No references to sexual orientation allowed
BOSTON — Leaders of South Boston’s St. Patrick’s Day parade have invited a gay advocacy group to march for the first time in decades – as long as group members don’t display their orientation.
The Boston Globe reports that parade coordinators have invited LGBT advocacy organization MassEquality to march in the parade and carry a banner, but no T-shirts or signs with the word “gay” or other references to sexual orientation are allowed.
Negotiators will work out final details in the coming week.
“We’d be happy to have them here,” Tim Duross, a parade coordinator, told The Globe. “But we’d rather you just wish everybody a happy St. Patrick’s Day and left it with that.”
Boston Mayor Marty Walsh brokered the agreement, and told The Globe that it was “probably the biggest step in 20 years” for the parade.
“Mayor Walsh and Congressman Stephen Lynch met today with parade organizers,” Walsh’s spokeswoman said in a statement. “It was a very positive meeting, and they remain optimistic that a solution can be reached that will work for all parties involved.”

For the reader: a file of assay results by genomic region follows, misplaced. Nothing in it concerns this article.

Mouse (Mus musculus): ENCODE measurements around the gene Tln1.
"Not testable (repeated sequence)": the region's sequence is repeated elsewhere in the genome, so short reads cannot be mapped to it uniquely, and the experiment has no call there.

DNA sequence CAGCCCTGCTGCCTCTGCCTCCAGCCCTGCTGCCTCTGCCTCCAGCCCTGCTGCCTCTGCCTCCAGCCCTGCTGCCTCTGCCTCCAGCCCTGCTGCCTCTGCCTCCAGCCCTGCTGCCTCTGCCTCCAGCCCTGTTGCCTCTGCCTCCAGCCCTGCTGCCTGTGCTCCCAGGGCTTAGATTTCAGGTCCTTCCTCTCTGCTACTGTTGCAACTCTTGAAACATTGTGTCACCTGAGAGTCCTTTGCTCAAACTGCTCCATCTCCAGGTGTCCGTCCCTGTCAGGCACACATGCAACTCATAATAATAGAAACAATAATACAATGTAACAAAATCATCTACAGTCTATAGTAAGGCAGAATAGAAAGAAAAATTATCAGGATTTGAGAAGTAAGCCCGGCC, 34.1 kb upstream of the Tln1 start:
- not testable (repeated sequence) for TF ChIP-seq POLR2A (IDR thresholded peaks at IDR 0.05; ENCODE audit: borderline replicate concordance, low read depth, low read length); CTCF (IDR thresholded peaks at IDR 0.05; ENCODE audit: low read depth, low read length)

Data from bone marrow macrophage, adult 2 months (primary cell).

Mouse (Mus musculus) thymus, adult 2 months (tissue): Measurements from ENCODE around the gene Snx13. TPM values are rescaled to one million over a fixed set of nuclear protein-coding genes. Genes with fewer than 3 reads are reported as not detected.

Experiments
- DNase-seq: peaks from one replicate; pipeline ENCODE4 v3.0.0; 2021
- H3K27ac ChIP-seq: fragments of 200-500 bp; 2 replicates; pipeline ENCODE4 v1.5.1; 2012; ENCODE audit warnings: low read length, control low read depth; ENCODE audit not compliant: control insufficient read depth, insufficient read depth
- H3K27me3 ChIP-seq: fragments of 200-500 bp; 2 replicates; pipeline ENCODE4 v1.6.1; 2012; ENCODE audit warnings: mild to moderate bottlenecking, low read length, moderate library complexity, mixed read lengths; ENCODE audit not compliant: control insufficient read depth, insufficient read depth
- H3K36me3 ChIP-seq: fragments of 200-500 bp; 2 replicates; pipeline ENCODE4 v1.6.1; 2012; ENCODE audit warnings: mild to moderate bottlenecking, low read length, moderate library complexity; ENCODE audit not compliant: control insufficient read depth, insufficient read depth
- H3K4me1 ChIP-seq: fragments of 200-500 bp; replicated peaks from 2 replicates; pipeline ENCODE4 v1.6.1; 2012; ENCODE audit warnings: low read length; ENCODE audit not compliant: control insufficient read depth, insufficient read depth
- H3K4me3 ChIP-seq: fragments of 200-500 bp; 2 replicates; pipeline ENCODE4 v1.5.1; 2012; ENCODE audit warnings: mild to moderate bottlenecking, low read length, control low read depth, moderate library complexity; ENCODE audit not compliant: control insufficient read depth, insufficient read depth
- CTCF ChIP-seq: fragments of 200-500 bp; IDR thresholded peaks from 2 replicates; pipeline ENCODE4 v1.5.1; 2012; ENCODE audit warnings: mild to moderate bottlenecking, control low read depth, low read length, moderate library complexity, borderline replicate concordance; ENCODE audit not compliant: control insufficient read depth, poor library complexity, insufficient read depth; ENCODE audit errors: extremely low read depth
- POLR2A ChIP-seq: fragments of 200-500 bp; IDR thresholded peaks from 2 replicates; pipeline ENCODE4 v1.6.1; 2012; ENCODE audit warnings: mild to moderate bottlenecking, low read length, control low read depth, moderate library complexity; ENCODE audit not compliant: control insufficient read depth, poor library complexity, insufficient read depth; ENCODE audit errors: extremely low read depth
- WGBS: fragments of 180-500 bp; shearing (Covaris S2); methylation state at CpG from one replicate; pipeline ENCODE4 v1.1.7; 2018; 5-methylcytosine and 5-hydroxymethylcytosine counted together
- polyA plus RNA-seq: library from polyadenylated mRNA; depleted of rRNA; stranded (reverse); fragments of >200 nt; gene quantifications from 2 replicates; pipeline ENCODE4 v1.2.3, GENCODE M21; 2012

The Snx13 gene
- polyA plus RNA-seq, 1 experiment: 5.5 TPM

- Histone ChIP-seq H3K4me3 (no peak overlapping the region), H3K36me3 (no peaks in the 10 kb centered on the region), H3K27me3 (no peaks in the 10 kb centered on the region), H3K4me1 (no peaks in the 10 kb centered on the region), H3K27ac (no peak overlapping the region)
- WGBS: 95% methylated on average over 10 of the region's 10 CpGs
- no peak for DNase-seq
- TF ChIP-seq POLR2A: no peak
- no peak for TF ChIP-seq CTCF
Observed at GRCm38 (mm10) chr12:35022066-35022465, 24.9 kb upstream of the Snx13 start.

The executive director of MassEquality told The Globe that the new development was “huge” and she was hopeful that her group could march, but declined to comment on the T-shirt and sign restrictions.
In 1995, parade organizers went to the US Supreme Court for their right to exclude gay and lesbian groups from the parade and won.
The parade had been boycotted by Mayor Thomas Menino but Walsh has said that he wanted to work with organizers to end the ban.